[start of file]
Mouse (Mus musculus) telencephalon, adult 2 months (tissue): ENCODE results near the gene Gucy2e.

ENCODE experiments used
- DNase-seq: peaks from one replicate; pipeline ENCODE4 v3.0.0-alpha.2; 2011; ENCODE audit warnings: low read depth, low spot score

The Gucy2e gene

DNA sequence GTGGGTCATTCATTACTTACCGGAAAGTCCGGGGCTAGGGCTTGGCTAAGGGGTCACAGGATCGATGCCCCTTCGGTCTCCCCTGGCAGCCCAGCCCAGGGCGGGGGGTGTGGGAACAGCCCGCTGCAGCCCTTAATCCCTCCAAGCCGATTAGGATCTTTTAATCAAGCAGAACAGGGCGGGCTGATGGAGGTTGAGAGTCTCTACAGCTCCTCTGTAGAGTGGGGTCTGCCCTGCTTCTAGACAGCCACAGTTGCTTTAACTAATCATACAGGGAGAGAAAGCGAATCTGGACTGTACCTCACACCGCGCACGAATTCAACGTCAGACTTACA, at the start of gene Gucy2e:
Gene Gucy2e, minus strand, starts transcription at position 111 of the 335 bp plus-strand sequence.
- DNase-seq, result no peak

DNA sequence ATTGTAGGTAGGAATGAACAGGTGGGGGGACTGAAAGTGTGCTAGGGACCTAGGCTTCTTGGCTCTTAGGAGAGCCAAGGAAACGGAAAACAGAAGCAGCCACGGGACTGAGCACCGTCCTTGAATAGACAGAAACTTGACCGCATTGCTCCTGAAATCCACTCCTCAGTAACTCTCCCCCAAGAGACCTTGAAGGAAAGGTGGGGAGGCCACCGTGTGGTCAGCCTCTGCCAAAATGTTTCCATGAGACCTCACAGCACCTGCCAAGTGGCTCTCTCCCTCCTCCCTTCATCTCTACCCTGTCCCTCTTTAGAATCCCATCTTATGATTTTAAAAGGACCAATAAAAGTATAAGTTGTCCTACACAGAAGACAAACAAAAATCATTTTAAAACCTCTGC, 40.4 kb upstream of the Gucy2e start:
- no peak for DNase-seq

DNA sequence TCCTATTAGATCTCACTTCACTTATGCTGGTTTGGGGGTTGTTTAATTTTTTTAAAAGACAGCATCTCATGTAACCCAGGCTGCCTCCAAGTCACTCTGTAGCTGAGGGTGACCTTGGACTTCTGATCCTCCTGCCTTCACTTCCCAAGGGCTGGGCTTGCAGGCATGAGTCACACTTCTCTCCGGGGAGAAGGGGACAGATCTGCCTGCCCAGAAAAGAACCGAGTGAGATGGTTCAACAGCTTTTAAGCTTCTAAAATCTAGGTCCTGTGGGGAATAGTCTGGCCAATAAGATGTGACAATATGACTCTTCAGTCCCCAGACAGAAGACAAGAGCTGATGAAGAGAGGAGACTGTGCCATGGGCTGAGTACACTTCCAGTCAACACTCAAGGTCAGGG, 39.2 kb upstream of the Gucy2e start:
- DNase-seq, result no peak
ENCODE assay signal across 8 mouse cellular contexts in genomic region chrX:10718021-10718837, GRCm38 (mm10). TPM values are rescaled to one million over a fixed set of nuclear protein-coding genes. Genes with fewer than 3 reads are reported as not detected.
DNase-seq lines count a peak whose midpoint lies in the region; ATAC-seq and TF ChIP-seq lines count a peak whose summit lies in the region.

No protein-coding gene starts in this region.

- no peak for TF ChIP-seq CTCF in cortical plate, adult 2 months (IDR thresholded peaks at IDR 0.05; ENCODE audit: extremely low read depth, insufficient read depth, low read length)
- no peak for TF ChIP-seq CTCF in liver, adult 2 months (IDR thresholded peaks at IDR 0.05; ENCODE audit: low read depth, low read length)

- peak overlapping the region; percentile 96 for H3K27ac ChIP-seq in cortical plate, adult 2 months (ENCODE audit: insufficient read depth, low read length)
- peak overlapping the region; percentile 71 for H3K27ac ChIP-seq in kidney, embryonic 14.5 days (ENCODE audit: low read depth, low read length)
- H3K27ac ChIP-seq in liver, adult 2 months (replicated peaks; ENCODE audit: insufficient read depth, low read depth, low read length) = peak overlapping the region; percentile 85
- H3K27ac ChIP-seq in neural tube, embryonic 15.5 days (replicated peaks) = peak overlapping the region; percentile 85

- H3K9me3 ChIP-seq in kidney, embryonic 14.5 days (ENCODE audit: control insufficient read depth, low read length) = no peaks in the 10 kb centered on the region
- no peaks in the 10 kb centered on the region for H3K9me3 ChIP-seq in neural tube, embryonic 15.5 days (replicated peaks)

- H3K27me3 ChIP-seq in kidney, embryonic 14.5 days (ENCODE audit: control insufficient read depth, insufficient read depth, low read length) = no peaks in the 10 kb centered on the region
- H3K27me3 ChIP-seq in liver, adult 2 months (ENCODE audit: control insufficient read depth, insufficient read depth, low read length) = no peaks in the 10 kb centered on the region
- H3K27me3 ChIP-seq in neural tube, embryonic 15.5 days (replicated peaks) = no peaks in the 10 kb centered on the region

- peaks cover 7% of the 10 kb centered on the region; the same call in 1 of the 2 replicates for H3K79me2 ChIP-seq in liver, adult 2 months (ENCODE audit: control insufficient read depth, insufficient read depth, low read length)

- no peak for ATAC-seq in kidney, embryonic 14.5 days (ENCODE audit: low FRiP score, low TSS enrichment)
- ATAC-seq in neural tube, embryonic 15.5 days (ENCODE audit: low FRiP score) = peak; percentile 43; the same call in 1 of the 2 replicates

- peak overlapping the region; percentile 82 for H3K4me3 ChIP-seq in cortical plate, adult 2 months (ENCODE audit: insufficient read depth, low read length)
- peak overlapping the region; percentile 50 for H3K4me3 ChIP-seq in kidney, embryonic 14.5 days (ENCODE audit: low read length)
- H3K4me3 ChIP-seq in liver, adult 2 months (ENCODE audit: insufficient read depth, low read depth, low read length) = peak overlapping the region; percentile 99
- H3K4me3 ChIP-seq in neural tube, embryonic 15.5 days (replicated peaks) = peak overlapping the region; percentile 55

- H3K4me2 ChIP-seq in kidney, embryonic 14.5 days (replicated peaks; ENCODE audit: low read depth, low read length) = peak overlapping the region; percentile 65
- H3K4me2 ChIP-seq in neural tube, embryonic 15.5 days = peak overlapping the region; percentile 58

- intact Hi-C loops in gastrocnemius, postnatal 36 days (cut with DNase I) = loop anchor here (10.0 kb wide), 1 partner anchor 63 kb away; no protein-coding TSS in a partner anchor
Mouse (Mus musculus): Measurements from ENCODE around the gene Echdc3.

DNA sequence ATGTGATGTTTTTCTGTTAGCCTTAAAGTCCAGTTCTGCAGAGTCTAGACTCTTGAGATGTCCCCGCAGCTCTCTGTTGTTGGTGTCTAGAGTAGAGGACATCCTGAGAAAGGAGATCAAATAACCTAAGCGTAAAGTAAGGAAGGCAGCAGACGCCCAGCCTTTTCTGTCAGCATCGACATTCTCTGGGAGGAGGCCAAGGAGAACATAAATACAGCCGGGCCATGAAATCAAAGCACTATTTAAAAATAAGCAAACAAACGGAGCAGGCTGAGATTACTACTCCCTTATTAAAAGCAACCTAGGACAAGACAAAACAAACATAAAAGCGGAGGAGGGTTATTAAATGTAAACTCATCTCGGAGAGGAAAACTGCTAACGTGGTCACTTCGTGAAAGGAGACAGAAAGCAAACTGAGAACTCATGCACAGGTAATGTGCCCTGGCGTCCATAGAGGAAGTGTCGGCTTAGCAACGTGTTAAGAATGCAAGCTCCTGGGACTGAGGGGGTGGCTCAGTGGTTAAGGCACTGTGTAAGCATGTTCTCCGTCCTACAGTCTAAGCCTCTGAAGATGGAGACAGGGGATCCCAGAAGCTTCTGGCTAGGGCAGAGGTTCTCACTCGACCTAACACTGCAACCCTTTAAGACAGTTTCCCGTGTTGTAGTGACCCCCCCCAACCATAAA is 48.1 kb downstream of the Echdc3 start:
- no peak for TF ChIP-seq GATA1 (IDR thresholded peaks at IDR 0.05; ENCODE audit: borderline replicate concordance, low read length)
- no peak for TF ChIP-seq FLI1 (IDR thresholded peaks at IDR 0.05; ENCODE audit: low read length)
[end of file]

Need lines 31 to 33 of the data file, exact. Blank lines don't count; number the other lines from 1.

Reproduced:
- H3K4me3 ChIP-seq in liver, adult 2 months (ENCODE audit: insufficient read depth, low read depth, low read length) = peak overlapping the region; percentile 99
- H3K4me3 ChIP-seq in neural tube, embryonic 15.5 days (replicated peaks) = peak overlapping the region; percentile 55

- H3K4me2 ChIP-seq in kidney, embryonic 14.5 days (replicated peaks; ENCODE audit: low read depth, low read length) = peak overlapping the region; percentile 65